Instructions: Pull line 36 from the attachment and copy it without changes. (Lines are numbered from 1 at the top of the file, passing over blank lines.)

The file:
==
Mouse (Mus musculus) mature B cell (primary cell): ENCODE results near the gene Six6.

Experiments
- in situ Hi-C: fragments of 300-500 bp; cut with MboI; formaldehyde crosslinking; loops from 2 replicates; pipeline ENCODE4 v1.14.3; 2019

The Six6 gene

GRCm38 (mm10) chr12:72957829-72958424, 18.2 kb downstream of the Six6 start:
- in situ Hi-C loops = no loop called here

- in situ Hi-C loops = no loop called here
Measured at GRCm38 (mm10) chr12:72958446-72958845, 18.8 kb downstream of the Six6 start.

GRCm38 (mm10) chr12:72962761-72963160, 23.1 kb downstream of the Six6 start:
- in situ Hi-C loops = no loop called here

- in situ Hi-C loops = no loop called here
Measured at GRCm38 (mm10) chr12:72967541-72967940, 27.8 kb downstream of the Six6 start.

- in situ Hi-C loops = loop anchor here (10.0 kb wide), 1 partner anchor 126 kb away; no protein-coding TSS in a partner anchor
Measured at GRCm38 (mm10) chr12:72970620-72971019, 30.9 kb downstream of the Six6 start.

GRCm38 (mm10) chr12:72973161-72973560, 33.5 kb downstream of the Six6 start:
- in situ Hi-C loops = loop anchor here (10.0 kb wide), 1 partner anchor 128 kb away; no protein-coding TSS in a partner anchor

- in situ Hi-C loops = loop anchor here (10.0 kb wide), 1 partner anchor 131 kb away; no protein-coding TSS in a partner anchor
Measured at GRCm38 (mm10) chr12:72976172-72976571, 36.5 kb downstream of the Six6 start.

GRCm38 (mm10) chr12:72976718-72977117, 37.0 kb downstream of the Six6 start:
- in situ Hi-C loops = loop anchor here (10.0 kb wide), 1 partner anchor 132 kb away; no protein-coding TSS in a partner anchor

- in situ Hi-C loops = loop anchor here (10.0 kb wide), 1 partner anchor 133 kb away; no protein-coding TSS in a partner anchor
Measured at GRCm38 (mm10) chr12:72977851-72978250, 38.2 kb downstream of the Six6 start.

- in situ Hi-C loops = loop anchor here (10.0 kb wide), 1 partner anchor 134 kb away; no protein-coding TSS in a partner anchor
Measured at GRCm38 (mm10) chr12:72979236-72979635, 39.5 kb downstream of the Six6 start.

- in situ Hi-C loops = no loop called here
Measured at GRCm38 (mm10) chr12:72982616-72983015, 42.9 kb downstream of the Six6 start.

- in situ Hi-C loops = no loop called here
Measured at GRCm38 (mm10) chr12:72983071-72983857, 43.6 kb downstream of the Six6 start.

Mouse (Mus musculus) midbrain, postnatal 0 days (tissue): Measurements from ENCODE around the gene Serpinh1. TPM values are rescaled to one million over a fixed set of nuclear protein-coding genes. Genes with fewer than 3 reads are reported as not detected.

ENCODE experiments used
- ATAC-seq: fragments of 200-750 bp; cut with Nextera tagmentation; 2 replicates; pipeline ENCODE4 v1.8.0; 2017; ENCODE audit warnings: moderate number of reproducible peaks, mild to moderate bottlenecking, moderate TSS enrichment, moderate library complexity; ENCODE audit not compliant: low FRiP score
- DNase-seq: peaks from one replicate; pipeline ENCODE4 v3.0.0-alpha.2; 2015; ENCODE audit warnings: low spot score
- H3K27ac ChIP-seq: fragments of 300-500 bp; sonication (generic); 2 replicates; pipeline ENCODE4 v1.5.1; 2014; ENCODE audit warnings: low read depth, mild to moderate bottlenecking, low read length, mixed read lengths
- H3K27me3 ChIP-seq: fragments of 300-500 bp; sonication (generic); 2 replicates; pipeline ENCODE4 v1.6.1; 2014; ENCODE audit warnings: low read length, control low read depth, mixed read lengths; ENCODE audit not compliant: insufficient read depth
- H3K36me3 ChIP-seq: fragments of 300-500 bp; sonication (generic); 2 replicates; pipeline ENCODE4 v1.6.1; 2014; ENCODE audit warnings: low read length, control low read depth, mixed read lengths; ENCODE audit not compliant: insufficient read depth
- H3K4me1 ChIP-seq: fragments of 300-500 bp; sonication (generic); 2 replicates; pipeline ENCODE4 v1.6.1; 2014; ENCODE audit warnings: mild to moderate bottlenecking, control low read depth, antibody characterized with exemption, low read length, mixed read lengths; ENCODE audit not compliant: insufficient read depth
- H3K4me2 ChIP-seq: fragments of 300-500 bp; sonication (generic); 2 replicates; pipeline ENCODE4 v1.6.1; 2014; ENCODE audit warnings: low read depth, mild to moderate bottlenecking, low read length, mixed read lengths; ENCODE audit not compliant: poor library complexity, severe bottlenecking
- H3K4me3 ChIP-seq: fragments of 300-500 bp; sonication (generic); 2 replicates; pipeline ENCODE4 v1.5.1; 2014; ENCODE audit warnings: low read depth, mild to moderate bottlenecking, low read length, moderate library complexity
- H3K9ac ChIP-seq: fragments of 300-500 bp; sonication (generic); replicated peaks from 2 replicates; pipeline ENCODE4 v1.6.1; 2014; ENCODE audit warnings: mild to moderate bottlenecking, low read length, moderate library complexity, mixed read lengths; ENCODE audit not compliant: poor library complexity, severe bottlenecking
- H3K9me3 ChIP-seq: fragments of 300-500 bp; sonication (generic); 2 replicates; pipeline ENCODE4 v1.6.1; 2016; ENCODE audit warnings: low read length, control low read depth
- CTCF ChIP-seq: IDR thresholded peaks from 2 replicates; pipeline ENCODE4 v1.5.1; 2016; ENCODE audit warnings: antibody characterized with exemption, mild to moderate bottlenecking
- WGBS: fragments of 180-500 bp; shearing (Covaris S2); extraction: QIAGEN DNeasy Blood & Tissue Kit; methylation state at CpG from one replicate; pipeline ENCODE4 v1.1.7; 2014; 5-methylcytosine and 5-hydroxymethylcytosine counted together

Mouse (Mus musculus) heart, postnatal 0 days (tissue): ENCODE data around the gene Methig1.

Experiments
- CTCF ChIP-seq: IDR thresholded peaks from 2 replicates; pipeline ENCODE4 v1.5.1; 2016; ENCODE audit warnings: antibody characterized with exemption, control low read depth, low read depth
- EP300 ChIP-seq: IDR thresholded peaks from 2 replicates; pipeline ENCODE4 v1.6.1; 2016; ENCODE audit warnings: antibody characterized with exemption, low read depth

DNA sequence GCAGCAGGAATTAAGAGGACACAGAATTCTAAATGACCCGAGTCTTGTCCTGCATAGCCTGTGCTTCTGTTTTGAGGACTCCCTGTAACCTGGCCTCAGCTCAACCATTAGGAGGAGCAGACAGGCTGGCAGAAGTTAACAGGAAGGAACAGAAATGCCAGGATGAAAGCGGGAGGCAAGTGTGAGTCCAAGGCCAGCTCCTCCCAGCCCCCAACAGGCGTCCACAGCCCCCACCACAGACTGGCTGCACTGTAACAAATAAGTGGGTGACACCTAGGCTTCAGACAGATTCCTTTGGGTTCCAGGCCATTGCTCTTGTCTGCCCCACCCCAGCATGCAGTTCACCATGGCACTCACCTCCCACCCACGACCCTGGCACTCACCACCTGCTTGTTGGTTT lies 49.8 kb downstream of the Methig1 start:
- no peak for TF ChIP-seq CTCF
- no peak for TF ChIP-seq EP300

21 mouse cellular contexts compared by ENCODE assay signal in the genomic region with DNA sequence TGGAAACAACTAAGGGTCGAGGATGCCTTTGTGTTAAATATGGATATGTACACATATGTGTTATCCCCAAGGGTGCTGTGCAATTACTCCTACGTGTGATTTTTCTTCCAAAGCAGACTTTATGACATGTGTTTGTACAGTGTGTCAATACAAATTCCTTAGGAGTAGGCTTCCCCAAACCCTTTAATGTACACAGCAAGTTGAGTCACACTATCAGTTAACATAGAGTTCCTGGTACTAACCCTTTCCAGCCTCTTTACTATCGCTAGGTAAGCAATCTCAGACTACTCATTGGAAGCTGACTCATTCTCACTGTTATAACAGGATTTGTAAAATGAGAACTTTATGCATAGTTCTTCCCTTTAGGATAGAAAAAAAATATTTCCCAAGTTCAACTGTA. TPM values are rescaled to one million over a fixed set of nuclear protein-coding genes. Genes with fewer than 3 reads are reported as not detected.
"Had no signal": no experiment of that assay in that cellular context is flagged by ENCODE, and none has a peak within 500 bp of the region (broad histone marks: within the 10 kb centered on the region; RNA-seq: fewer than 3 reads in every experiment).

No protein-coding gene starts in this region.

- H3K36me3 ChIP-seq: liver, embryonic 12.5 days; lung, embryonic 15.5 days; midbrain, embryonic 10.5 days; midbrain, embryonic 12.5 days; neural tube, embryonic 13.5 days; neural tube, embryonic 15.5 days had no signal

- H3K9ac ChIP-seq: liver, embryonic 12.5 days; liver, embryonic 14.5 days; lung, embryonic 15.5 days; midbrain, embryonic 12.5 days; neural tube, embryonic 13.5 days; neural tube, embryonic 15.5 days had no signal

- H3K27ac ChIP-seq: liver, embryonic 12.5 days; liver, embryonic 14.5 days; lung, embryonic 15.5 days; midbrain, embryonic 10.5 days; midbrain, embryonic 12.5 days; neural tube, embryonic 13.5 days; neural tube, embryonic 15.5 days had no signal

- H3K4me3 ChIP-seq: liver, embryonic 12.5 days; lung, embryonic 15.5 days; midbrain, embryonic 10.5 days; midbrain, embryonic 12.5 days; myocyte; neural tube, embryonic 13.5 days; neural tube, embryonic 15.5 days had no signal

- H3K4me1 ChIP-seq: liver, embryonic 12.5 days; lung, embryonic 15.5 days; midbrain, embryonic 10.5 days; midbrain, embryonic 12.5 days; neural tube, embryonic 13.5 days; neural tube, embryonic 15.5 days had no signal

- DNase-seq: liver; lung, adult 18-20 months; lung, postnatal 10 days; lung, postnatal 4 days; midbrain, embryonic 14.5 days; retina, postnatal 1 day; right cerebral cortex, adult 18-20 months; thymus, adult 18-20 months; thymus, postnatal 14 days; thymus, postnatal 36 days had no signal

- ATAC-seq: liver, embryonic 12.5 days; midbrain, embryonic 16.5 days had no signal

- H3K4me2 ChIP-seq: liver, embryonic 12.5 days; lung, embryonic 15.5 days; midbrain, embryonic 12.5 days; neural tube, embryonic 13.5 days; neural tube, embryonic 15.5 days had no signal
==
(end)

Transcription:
- H3K4me1 ChIP-seq: fragments of 300-500 bp; sonication (generic); 2 replicates; pipeline ENCODE4 v1.6.1; 2014; ENCODE audit warnings: mild to moderate bottlenecking, control low read depth, antibody characterized with exemption, low read length, mixed read lengths; ENCODE audit not compliant: insufficient read depth